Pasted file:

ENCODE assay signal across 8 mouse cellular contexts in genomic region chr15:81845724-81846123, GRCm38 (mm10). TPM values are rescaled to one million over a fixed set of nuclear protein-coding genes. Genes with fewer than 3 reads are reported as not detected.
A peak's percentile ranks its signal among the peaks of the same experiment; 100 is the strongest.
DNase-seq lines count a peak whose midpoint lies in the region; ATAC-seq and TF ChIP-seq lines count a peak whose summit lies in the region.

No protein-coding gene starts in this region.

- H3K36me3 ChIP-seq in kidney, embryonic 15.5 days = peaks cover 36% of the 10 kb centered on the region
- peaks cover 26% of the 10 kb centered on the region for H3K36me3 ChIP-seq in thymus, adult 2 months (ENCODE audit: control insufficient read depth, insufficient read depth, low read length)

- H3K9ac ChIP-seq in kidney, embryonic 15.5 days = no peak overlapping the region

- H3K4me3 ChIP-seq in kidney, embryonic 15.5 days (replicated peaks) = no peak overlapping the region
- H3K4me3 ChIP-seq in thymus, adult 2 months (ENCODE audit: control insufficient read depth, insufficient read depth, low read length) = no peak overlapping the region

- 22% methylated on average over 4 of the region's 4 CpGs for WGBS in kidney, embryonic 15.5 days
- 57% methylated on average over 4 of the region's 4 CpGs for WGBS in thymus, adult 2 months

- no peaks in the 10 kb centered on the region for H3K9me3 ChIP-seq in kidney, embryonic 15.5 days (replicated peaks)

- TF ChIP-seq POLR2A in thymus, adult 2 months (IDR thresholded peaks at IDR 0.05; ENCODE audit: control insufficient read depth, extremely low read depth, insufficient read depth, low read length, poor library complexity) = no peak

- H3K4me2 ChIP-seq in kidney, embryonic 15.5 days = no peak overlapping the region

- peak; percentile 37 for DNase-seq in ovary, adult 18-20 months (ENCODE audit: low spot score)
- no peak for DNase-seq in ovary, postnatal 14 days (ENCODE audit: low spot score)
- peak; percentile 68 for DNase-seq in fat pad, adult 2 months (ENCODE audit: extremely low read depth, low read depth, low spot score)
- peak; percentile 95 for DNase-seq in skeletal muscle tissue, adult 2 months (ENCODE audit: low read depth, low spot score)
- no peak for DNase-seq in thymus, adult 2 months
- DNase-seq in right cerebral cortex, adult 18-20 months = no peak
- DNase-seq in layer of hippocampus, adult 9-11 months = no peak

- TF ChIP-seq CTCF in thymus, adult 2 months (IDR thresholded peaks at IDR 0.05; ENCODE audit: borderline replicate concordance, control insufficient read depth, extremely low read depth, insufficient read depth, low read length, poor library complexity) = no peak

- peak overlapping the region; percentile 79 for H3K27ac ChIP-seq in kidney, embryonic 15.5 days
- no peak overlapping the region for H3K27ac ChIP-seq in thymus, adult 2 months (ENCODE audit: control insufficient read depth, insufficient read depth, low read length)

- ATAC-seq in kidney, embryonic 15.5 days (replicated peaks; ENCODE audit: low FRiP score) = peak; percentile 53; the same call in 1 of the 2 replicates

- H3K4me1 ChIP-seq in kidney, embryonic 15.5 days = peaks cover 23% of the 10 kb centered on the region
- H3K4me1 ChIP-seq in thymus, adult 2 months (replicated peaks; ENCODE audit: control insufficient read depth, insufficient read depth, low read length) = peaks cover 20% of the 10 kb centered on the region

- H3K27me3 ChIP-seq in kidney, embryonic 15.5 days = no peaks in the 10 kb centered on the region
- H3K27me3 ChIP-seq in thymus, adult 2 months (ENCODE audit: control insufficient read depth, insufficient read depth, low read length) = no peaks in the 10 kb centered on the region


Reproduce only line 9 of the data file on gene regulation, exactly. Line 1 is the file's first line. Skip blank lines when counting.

- H3K4me3 ChIP-seq in thymus, adult 2 months (ENCODE audit: control insufficient read depth, insufficient read depth, low read length) = no peak overlapping the region